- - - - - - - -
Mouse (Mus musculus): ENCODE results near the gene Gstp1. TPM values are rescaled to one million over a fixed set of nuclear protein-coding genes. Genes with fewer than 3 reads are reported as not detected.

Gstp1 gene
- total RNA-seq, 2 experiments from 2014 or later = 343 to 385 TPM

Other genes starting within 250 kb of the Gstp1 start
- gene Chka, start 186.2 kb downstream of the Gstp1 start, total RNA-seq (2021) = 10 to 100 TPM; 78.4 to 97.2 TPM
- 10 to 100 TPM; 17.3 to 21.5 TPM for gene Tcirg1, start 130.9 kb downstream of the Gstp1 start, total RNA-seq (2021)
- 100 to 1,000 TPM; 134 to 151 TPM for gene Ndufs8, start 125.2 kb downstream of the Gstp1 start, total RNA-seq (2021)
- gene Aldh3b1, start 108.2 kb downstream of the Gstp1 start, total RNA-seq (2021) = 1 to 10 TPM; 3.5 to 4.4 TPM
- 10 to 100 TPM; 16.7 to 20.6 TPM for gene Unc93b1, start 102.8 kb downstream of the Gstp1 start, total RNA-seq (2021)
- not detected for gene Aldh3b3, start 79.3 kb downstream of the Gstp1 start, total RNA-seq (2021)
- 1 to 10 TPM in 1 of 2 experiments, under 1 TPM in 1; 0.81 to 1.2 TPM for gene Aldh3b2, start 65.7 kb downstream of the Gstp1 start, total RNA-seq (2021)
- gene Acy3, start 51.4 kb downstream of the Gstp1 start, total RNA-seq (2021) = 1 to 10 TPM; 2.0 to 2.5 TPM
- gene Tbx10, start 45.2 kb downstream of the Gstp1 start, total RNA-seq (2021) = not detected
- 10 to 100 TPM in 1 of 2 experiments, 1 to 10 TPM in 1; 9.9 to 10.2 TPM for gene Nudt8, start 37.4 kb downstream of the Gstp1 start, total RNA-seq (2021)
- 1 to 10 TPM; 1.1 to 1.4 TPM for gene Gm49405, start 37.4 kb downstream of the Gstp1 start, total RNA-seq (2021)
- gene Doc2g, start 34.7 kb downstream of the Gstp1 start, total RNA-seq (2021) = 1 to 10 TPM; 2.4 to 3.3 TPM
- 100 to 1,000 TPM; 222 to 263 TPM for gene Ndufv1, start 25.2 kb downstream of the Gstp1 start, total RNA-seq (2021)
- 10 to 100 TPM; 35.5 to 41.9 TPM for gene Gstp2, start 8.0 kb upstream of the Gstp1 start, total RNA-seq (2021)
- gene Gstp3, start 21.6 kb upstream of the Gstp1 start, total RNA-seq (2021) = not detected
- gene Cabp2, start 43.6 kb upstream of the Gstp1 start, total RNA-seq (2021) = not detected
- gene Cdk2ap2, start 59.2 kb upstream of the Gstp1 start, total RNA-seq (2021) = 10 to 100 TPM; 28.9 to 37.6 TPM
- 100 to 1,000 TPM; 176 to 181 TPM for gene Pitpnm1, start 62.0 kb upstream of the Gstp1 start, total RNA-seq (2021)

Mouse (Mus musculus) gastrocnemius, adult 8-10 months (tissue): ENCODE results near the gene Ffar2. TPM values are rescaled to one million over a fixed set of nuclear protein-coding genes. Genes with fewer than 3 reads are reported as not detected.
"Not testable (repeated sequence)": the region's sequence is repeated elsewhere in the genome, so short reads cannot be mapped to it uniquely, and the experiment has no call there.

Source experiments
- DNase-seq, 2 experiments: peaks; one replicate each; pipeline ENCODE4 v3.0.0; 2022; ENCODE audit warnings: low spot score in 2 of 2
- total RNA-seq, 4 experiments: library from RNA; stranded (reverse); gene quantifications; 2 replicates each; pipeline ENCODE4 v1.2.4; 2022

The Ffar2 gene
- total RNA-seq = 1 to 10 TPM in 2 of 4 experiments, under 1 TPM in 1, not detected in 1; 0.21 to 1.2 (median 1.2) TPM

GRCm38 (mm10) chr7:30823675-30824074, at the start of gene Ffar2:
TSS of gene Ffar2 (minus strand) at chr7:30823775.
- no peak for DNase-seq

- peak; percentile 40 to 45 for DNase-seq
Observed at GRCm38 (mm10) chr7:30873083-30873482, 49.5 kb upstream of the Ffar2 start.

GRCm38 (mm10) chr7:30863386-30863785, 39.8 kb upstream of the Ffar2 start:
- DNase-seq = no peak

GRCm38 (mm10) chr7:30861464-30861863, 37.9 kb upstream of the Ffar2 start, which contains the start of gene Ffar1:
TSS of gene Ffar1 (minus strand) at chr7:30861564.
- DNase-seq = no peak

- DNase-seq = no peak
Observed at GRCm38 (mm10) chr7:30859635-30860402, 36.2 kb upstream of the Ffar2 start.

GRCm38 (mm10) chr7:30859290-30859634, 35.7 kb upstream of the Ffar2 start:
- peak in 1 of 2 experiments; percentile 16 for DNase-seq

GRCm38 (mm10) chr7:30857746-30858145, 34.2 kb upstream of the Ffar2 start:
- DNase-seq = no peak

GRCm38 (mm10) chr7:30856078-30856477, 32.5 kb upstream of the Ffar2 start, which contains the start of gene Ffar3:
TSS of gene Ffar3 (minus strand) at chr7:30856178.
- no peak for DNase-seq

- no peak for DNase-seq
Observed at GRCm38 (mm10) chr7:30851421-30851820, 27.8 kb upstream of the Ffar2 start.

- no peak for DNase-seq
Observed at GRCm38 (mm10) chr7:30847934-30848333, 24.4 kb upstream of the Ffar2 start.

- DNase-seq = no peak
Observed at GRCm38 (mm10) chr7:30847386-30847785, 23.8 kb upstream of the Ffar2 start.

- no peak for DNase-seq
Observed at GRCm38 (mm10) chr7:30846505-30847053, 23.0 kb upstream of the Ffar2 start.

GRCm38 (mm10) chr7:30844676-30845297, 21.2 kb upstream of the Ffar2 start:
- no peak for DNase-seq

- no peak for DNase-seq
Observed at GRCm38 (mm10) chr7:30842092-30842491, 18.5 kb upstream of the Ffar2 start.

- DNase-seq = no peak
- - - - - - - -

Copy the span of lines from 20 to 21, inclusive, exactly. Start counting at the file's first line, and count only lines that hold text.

- gene Cabp2, start 43.6 kb upstream of the Gstp1 start, total RNA-seq (2021) = not detected
- gene Cdk2ap2, start 59.2 kb upstream of the Gstp1 start, total RNA-seq (2021) = 10 to 100 TPM; 28.9 to 37.6 TPM